It has been discussed on the blog before how religion became entwined with the Great War. Whilst many lost their faith in the fighting, others found it renewed and the feeling that the war was for God’s cause against forces of evil certainly motivated many. For those left behind on the home front, especially if they lost loved ones, the relationship with organised religion was equally complicated with some finding comfort in Christianity and others turning to movements such as spiritualism to help make sense of their loss. With this atmosphere, it is unsurprising that images combining religion and soldiery were popular with the general public. These ranged from small postcards (which have appeared on the blog before) to larger prints that could be framed and hung on the war to provide succour when needed. Today we are looking at a large coloured etching entitled ‘a thanksgiving’ and mounted on cardboard:
The image features a soldier and his wife kneeling in prayer with an angel behind, enveloping the couple in his protective wings:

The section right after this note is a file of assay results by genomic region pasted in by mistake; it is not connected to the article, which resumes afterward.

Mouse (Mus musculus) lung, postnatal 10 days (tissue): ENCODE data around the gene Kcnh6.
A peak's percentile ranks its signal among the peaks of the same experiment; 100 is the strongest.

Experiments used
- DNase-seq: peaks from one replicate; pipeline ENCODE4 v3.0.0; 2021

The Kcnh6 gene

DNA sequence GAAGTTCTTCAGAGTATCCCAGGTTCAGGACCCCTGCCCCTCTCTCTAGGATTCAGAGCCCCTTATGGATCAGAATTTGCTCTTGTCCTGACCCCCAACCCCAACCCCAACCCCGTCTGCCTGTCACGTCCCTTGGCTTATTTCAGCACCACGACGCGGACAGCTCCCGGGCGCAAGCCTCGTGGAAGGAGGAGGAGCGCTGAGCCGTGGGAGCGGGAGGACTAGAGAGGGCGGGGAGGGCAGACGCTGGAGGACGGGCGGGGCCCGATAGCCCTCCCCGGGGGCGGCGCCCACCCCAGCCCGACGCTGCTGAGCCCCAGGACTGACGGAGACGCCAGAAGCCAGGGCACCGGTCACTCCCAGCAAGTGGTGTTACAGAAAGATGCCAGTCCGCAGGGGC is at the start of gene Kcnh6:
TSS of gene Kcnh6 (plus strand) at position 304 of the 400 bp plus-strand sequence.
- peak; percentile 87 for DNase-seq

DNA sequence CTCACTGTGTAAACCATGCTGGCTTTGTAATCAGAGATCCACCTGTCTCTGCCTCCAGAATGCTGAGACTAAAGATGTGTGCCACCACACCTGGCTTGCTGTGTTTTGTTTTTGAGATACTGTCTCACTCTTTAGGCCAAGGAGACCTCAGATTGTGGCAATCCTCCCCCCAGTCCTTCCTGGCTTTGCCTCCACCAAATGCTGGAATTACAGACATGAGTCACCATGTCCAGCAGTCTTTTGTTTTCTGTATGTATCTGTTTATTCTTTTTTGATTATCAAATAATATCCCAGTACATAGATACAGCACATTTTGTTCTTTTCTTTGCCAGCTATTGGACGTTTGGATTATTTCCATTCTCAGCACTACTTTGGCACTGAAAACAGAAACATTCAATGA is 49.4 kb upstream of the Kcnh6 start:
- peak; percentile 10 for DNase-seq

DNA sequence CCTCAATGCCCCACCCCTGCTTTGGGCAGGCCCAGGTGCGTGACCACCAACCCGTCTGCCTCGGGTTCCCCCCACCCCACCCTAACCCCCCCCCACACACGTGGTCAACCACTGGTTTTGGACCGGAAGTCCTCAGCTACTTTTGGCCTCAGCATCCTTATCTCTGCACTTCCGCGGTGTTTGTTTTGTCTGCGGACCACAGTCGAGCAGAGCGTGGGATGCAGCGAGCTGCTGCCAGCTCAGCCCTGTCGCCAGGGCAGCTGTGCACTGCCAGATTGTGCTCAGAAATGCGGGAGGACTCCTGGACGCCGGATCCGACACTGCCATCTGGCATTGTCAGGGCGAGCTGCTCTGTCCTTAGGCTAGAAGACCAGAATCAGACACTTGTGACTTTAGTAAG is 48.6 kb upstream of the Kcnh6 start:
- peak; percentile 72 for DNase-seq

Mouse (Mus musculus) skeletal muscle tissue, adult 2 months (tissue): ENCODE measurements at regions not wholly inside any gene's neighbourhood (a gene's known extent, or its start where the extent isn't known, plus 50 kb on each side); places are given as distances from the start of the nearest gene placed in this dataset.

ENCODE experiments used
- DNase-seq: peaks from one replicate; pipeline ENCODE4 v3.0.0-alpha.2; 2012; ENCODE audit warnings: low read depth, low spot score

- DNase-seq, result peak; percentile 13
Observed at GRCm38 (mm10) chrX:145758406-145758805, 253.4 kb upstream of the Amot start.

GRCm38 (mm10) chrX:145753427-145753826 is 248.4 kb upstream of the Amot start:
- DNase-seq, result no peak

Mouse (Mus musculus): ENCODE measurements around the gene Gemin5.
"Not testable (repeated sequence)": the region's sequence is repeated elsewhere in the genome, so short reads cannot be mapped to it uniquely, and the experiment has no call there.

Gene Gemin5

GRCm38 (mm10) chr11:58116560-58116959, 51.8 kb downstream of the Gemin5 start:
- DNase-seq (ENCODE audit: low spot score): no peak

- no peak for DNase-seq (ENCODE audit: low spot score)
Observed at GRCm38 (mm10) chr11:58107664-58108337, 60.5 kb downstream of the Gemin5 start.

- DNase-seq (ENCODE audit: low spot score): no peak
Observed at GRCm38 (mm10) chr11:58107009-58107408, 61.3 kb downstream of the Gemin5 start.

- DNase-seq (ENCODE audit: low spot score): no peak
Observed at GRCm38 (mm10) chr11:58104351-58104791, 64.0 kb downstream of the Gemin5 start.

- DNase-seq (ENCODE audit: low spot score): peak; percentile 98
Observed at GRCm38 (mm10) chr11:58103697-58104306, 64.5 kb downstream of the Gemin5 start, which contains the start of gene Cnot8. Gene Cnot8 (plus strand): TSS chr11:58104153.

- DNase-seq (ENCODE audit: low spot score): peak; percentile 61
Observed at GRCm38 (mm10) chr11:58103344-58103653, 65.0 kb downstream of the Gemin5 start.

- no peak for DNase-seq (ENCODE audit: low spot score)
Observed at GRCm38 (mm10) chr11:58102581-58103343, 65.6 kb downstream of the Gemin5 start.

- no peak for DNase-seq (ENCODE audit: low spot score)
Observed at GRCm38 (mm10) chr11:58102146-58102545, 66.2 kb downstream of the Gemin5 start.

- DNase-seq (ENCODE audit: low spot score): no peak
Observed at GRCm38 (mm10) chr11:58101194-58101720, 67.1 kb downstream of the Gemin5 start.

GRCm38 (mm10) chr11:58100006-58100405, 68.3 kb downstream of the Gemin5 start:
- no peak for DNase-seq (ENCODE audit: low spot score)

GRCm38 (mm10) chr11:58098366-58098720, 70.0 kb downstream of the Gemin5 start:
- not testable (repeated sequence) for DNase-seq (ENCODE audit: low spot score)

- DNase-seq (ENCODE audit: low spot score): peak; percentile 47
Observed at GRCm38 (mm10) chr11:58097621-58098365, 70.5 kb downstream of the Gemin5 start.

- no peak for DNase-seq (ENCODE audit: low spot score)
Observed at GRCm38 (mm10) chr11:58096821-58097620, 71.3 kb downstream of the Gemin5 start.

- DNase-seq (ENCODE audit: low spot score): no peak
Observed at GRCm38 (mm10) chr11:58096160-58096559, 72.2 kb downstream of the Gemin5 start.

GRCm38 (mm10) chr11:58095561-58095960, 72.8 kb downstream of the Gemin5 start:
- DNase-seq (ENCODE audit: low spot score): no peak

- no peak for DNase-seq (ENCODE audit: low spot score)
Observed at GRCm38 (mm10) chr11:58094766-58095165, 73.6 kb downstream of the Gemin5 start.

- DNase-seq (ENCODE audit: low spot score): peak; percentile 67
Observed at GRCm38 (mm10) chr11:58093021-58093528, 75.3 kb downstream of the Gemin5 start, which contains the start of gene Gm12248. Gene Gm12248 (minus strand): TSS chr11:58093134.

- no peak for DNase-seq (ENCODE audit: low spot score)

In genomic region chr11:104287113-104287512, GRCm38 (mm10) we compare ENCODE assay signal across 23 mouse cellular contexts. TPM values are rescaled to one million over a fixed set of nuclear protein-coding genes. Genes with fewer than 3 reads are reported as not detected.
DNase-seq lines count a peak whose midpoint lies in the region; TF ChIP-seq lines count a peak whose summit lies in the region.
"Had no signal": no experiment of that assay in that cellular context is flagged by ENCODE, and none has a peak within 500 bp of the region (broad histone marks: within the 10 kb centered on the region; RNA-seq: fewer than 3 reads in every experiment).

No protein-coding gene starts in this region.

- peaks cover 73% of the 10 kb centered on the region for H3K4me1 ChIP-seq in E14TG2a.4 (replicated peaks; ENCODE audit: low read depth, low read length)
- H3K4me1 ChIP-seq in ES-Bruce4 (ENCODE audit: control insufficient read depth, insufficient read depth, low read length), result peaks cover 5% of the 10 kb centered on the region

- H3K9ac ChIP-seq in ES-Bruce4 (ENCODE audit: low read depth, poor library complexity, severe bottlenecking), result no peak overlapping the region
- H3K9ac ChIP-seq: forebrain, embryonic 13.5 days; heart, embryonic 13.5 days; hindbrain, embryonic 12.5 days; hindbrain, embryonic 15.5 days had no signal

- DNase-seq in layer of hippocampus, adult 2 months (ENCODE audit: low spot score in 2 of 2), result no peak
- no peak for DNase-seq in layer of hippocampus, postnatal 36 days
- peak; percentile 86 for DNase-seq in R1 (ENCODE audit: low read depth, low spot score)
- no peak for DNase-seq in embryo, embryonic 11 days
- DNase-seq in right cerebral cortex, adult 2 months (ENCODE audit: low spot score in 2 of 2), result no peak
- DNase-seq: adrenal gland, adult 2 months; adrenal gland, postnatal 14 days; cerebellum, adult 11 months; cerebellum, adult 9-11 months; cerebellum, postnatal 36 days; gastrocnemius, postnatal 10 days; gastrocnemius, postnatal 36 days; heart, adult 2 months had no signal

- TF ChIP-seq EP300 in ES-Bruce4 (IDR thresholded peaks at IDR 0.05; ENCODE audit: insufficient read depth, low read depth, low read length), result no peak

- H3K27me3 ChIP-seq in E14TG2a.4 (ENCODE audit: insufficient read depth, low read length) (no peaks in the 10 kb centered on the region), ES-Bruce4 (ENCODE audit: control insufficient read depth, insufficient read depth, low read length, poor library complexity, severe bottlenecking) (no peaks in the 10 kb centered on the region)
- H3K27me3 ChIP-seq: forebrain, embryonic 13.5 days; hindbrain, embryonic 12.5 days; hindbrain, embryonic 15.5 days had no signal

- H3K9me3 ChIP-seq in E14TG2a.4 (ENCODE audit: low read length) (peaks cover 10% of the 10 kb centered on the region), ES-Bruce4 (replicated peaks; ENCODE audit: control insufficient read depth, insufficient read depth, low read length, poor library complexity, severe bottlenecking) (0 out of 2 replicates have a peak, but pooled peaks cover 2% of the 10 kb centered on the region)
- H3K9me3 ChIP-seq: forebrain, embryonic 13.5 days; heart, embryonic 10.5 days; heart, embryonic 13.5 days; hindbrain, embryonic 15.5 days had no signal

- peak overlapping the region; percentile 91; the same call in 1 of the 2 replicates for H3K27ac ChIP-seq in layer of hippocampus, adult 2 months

The symbolism is clear. The soldier has come through the ordeal of battle with God on his side and has now returned to his wife, where both are offering up a prayer of thanks for his deliverance whilst an angel looks on and continues to protect them due to their faith in the Lord. It is easy to see how this image would have been popular amongst women whose husbands were away fighting, the idea that through prayer and faith he would be kept safe and one day return to the family home to be with her again. The painting itself is well drawn and nicely coloured and whilst hardly high art, would have been very appealing to an Edwardian audience who had a love of pathos. I imagine it would have been offered at a couple of price points: cheaply available as a loose print to be pinned to the wall poster fashion and then framed for those with slightly more disposable income.